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Dell PowerEdge servers come in rack, tower and blade models. Most recently, Dell debuted seven new PowerEdge servers, which include the latest Intel Xeon processors. The new PowerEdge R820, R720, R720xd and R620 racks, the M620 blade, the T620 tower server and C6220 (a shared Dell infrastructure server) use the Xeon E5 product family.

These machines also harness the Integrated Dell Remote Access Controller 6 (iDRAC7) with Lifecycle Controller 2.0 to manage the deployment, updating, monitoring and maintenance. They have also been designed for rapid deployment and provisioning. As such, the servers require up to 86 percent less engineering time and up to 86 percent fewer manual steps than previous generations.

PowerEdge servers come with OpenManage Essentials, a management console to monitor the health of Dell servers, storage and switches. The PowerEdge R720 rack server, for example, is designed for demanding workloads, with server fans that cool with less power than it takes to runs a nightlight.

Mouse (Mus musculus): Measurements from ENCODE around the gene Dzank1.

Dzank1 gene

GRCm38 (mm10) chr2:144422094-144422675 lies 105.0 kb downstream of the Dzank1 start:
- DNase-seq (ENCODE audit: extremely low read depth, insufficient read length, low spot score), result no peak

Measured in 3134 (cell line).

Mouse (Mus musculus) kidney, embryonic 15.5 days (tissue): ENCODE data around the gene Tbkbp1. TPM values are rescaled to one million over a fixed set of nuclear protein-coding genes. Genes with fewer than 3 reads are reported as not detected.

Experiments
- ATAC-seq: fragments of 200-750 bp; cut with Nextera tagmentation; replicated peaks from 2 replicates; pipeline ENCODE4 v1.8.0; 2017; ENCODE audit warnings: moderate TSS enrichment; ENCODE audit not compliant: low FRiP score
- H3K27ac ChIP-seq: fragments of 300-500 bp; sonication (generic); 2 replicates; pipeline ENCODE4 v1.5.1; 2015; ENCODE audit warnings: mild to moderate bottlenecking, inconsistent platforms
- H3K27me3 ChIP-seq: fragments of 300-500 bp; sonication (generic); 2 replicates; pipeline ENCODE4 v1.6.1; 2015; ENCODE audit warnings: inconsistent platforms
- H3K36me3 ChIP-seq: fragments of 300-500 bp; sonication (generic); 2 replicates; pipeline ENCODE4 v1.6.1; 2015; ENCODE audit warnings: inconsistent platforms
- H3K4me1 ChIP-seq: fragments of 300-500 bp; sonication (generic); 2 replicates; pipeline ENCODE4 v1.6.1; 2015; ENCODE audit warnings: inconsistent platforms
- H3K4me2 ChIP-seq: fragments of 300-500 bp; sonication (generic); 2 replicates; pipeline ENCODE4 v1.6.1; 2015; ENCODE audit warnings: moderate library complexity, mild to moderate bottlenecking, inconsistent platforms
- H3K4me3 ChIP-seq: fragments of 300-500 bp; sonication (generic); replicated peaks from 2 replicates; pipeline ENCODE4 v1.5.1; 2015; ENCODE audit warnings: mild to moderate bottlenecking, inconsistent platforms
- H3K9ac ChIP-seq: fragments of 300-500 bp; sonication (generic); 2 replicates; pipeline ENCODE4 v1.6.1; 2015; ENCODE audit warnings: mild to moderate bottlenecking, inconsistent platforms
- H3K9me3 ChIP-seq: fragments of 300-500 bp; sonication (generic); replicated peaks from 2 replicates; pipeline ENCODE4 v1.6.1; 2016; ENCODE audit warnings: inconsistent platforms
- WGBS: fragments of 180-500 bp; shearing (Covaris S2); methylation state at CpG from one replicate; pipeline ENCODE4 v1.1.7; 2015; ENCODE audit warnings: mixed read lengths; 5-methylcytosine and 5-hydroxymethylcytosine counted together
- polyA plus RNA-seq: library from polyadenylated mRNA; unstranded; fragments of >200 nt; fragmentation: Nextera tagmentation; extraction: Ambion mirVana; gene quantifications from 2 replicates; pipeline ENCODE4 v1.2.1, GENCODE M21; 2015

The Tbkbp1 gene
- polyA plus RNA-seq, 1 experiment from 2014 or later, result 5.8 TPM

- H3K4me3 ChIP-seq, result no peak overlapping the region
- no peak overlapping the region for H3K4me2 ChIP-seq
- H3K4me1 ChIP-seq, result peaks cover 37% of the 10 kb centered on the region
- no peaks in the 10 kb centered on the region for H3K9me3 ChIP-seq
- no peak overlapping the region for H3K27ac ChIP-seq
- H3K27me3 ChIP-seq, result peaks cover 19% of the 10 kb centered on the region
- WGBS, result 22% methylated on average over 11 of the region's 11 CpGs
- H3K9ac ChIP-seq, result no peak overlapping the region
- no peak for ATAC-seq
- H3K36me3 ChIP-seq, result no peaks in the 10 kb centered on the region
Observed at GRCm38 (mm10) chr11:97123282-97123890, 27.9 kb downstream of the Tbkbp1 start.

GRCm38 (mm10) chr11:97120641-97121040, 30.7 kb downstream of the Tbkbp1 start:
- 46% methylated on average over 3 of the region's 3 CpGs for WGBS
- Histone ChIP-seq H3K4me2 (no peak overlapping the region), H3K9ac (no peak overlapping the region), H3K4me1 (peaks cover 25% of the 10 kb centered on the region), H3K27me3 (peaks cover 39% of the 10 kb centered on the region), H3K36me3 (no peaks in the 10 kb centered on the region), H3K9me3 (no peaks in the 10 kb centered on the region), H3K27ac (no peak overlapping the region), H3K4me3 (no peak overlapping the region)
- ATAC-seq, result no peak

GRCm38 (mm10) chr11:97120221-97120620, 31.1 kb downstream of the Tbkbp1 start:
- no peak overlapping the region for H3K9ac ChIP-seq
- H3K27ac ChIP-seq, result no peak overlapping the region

Another new generation model is the PowerEdge R620 rack server. It uses Intel Xeon E5 processors that take advantage of 32-nanometer process technology and have up to 8 cores per processor. It also packs a lot of memory -- up to 24 DIMMs -- as well as integrated PCIe Gen3-capable expansion slots.

On the tower side, Dell offers the PowerEdge T620 rackable tower server. It comes with Xeon processor E5-2600 chips, and abundant storage capacity via up to 32 hot-swap drive bays. The PowerEdge M620, on the other hand, is a 2-socket blade server for extreme density and power efficiency. It is loaded with up to 768GB of RAM and plenty of processing power.

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